Worrisome Trends Affecting Representative Democracy

We’ve seen plenty of evidence lately of the deep polarization in this country. Even in the midst of this crisis, national politicians, the political parties, and their adherents are finding plenty to fight over—even as, for the most part, ordinary Americans have been remarkably united and many governors and mayors have worked hard to handle the coronavirus pandemic competently and guided by expert advice.

The question as we look ahead is whether the trends we’d been seeing before the pandemic will reassert themselves, or instead there will be some sort of reset. Because those earlier trends are extremely worrisome.

For years now, it’s been common for politicians to label their rivals as unpatriotic and illegitimate. The deep freeze in cross-aisle relations in Congress had made progress there extremely difficult, though the crisis has given congressional leaders and members of the Trump Administration no choice but to keep bargaining until they hammer out agreements.

Other trends are equally problematic. The federal civil service, for instance, has always fielded a lot of very good people—dedicated public servants who try not to be partisan, remain independent in their views, and support the work of whichever administration is in power. They want to make government work better. That has gotten much harder to pull off in recent years, and the result is a civil service that is losing workers, institutional knowledge, and competence. There are still capable civil servants, many of whom have been doing their best to keep federal services on an even keel during this crisis, but it’s hard to escape the feeling that their impact has been diminished.

Likewise with the judiciary, which has become more politicized. It’s a worrisome trend in a branch of government that has generally stood for even-handed justice and, over the long term, strengthened Americans’ civil rights and civil liberties. The President, however, likes to say that his biggest achievement in office has been to put very conservative judges into power, a claim that undermines the judicial branch’s standing as the pillar of independence this country long depended upon. Ideology will always play a role in judicial choices, but making judges more nakedly political is a destructive trend.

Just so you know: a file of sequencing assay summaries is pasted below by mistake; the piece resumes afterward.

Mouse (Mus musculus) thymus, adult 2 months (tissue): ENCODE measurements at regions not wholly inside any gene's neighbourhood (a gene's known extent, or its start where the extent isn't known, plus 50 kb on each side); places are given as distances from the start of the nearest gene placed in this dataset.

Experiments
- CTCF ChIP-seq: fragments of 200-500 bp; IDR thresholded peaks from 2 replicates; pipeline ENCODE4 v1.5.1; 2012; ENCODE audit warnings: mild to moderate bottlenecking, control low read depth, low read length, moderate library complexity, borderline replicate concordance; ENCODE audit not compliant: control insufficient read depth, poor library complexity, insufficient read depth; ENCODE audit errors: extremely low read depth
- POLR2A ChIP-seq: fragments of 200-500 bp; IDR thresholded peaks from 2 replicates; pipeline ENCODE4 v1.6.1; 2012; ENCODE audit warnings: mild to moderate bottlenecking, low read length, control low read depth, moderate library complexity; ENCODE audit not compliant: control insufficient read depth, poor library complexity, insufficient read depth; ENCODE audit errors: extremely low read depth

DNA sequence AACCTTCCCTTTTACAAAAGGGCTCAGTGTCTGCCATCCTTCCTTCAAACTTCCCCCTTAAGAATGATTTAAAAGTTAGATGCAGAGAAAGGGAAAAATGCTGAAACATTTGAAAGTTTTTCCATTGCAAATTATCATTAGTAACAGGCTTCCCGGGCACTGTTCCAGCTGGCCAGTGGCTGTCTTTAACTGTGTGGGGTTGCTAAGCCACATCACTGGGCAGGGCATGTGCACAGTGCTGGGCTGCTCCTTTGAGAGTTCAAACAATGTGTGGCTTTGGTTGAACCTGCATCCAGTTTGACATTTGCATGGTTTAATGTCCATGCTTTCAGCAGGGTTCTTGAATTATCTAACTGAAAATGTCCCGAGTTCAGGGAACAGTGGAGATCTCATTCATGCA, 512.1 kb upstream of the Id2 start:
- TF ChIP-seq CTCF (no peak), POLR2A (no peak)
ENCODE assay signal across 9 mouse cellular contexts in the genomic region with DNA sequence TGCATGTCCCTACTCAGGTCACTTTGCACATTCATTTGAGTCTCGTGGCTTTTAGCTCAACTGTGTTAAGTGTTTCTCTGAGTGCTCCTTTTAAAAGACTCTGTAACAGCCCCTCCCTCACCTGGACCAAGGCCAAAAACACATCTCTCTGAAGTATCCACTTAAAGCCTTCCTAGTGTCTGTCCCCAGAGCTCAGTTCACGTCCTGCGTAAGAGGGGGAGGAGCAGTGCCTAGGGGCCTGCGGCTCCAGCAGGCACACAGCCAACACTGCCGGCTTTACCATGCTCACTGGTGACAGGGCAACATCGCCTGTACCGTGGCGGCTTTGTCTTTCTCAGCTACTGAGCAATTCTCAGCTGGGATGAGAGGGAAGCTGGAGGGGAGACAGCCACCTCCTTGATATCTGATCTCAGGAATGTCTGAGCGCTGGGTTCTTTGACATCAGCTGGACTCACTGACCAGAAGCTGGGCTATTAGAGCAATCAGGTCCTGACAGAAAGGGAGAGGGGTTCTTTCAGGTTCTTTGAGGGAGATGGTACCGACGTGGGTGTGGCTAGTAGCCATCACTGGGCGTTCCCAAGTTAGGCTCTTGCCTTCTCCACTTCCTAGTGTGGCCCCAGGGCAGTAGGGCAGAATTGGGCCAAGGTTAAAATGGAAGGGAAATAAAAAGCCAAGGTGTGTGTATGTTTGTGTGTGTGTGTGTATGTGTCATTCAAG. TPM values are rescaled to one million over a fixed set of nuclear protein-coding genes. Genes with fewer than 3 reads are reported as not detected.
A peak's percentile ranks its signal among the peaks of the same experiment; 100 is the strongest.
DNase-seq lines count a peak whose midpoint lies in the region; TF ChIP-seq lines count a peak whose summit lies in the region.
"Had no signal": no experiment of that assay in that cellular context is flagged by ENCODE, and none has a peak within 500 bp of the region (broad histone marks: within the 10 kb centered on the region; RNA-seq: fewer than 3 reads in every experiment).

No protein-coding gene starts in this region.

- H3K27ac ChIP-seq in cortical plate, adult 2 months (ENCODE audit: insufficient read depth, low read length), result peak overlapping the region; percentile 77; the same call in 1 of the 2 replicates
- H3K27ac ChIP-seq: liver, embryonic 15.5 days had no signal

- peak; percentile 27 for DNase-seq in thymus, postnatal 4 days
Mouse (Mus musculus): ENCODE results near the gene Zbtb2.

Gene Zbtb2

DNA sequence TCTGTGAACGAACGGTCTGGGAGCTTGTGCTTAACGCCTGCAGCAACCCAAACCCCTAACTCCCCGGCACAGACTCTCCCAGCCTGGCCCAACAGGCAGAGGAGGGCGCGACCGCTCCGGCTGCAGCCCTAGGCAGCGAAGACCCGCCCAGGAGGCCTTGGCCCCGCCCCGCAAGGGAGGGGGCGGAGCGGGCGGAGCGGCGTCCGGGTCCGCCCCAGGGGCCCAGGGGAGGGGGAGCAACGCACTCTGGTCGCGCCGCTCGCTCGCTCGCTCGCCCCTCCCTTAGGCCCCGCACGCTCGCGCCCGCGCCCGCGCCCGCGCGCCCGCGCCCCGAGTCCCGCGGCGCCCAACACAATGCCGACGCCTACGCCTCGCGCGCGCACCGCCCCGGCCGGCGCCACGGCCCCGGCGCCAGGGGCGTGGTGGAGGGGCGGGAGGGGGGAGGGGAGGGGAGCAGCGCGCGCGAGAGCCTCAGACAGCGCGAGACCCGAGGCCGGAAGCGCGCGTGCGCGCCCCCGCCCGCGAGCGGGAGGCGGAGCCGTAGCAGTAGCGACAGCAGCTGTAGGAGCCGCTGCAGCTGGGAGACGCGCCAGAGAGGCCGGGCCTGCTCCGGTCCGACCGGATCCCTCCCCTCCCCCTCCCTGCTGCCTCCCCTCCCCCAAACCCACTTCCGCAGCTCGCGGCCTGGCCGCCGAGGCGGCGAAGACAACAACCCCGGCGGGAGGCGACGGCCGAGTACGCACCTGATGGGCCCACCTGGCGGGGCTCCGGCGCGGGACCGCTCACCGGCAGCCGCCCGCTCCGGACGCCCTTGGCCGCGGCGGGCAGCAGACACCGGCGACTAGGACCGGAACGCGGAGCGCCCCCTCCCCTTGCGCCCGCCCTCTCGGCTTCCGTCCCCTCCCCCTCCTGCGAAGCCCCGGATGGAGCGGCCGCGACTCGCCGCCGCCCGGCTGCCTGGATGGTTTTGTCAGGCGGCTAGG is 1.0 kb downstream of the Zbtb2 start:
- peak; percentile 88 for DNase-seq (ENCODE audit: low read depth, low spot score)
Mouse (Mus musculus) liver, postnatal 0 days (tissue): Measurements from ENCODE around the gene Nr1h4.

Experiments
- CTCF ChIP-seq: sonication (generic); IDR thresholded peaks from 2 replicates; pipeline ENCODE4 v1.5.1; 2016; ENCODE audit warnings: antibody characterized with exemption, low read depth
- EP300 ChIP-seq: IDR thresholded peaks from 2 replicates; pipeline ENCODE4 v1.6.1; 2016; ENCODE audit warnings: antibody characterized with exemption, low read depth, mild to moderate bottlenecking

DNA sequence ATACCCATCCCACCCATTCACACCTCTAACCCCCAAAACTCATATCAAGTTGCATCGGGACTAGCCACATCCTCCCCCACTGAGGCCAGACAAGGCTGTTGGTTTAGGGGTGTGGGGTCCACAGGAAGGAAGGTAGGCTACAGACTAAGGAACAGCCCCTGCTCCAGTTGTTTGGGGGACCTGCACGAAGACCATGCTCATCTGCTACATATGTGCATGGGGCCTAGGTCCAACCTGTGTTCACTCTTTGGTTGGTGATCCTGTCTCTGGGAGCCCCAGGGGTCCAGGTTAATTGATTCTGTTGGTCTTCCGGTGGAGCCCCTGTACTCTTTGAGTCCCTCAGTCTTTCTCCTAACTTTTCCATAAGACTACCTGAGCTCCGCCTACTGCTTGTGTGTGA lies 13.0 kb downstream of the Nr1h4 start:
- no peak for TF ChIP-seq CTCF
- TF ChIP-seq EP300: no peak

This extends to the media, as well. For whatever reason, it exercises less rigorous oversight of government, and what does exist is more partisan. While there’s coverage of national issues and politics, the trends have led to less robust local coverage, and a less healthy democracy.

This has to start with ordinary Americans.

As polarization has deepened, Congress has gridlocked, presidential power has expanded (not a new thing, by the way), and the government has become less responsive and less effective. It took a national crisis to lay bare some of these issues, but the trends underlying them have been going on for some time, and fixing them will take time, too.

This has to start with ordinary Americans. Voters need to reclaim our democracy and demand that the system that made us a great nation—one that adhered to the checks and balances and separate institutional responsibilities laid out in our Constitution—be restored. At the community, state, and federal levels, our job is to maintain the robustness of our institutions of government, agitate to ensure that they are performing as they should, and recognize that if the trends I’ve laid out strengthen their grip, our representative democracy will suffer. The threats may not be existential yet, but they could become so.

Because here’s the thing. People may distrust government, but just as the pandemic has made clear that at bottom there’s no palatable alternative to an effective and competent government system, so it’s also true that the only way ultimately to solve the problems and worrisome trends of government is principally through government action. Which means that in the end, as citizens we have to forcefully step up to our responsibilities and insist that our public officials do so, too.

Lee Hamilton is a Senior Advisor for the Indiana University Center on Representative Government; a Distinguished Scholar at the IU Hamilton Lugar School of Global and International Studies; and a Professor of Practice at the IU O’Neill School of Public and Environmental Affairs. He was a member of the U.S. House of Representatives for 34 years.

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